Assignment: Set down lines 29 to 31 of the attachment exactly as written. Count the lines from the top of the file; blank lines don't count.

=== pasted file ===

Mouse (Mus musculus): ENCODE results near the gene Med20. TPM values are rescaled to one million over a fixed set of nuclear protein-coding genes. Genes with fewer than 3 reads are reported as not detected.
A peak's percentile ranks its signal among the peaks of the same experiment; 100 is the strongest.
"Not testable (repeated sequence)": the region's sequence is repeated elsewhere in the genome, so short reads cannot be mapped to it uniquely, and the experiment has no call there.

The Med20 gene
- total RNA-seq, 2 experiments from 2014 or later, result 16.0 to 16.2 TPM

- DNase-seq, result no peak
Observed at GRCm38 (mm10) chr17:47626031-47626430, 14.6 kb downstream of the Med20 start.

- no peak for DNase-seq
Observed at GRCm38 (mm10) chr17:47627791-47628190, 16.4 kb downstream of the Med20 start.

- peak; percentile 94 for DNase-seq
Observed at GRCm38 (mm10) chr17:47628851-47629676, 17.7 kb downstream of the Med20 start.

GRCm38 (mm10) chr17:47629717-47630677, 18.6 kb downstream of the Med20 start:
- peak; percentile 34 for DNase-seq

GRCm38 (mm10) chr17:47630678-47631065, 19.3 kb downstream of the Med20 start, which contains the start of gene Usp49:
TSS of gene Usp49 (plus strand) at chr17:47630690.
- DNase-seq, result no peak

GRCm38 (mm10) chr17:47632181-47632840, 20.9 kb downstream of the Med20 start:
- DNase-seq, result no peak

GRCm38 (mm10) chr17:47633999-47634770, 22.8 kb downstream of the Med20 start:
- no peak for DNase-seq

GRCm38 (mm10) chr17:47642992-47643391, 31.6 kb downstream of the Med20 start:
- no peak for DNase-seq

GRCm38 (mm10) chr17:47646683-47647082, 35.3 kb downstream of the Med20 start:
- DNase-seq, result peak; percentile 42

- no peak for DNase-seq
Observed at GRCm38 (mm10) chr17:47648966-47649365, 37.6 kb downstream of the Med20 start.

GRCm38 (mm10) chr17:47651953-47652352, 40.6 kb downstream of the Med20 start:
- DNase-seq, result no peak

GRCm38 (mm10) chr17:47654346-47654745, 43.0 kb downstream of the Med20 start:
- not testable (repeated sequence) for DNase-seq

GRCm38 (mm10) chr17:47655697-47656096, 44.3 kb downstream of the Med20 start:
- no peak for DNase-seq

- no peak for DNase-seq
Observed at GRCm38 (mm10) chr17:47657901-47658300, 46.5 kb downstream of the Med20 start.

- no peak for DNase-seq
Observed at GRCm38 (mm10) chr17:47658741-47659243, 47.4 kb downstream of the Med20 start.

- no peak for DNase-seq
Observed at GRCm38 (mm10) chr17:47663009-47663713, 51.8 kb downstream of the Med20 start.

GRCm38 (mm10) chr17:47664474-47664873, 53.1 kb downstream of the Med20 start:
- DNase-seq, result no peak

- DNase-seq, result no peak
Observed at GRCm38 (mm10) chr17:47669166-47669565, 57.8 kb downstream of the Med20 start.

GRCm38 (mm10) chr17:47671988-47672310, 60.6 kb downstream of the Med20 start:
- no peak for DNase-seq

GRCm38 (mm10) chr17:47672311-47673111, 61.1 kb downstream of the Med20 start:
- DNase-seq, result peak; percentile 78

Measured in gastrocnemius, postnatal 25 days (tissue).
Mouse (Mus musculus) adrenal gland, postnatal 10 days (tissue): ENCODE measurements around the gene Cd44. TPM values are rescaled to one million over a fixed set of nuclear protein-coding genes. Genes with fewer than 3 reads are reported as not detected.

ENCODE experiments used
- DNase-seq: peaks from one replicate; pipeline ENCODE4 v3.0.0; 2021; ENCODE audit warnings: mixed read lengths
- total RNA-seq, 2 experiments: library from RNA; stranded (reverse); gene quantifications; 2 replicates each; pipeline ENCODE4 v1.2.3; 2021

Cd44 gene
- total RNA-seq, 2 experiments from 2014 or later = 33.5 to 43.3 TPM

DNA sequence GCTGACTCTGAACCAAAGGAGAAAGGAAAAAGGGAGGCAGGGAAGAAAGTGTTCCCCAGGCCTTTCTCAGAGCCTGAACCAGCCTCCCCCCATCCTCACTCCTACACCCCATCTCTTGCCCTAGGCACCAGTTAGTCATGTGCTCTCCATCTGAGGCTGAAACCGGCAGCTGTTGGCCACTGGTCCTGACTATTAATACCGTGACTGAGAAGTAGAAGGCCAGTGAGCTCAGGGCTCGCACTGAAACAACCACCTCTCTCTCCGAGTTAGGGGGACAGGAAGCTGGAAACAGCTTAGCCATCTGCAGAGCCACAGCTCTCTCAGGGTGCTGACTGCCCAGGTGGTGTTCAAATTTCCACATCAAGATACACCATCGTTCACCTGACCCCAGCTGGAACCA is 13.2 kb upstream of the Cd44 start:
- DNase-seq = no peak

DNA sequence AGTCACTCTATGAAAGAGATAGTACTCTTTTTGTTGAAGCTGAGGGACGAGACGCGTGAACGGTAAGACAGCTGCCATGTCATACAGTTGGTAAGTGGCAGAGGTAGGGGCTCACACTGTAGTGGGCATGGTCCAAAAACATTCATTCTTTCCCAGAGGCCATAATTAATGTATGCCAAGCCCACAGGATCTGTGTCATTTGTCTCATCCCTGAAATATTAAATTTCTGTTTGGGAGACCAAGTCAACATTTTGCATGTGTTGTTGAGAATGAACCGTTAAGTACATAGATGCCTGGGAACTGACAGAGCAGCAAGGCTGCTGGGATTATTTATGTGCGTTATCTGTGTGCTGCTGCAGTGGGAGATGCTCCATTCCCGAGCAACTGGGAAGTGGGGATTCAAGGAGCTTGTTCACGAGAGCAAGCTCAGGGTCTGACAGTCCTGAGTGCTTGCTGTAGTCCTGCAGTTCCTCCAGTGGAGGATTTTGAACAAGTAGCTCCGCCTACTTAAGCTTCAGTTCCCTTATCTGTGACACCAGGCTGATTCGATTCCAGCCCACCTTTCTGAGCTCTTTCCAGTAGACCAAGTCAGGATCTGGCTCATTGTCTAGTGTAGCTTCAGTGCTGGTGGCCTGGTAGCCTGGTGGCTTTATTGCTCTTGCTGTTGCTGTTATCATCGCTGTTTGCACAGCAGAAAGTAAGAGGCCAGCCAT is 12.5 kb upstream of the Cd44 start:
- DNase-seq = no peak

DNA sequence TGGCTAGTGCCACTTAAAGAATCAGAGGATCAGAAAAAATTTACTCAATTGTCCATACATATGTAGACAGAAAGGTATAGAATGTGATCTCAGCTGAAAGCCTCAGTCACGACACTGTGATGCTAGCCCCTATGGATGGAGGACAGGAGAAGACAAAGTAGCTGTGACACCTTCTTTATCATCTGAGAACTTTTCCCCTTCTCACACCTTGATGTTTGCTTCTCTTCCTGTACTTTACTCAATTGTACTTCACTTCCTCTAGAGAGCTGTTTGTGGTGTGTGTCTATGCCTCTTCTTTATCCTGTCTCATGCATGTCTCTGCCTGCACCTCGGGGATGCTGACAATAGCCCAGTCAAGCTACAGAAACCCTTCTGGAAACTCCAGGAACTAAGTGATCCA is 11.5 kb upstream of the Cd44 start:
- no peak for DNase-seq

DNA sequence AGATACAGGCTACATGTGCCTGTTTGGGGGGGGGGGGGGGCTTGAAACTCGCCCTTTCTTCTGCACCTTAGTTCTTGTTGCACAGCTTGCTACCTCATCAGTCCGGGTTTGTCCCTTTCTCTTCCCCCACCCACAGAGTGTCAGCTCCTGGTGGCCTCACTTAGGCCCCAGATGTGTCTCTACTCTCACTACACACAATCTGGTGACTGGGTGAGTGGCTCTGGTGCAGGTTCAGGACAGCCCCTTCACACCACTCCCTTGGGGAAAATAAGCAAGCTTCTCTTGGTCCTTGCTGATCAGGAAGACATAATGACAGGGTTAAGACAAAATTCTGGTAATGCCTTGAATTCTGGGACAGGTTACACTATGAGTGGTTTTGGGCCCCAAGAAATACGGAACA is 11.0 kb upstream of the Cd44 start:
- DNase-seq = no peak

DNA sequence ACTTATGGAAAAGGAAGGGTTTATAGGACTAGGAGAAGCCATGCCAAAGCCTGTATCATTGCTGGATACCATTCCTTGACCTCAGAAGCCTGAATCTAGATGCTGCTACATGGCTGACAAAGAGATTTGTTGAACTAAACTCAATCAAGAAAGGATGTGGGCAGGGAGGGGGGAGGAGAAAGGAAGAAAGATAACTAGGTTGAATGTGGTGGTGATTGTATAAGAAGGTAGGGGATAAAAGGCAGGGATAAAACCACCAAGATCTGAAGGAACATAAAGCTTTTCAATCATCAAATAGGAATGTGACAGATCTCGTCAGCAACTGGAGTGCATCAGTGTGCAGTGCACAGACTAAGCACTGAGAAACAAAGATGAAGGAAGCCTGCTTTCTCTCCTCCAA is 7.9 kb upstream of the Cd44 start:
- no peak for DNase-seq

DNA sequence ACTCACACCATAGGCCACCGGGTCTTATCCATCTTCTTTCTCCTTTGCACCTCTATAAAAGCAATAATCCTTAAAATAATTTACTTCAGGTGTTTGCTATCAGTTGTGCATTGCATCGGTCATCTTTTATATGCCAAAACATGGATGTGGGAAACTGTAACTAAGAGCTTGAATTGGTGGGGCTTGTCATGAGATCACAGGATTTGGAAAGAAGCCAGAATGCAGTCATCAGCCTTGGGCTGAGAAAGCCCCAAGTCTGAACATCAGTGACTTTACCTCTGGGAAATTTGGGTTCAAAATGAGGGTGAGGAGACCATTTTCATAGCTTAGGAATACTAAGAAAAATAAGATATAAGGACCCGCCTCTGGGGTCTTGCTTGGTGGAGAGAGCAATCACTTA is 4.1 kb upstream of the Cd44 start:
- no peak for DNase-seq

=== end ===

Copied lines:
GRCm38 (mm10) chr17:47654346-47654745, 43.0 kb downstream of the Med20 start:
- not testable (repeated sequence) for DNase-seq

GRCm38 (mm10) chr17:47655697-47656096, 44.3 kb downstream of the Med20 start: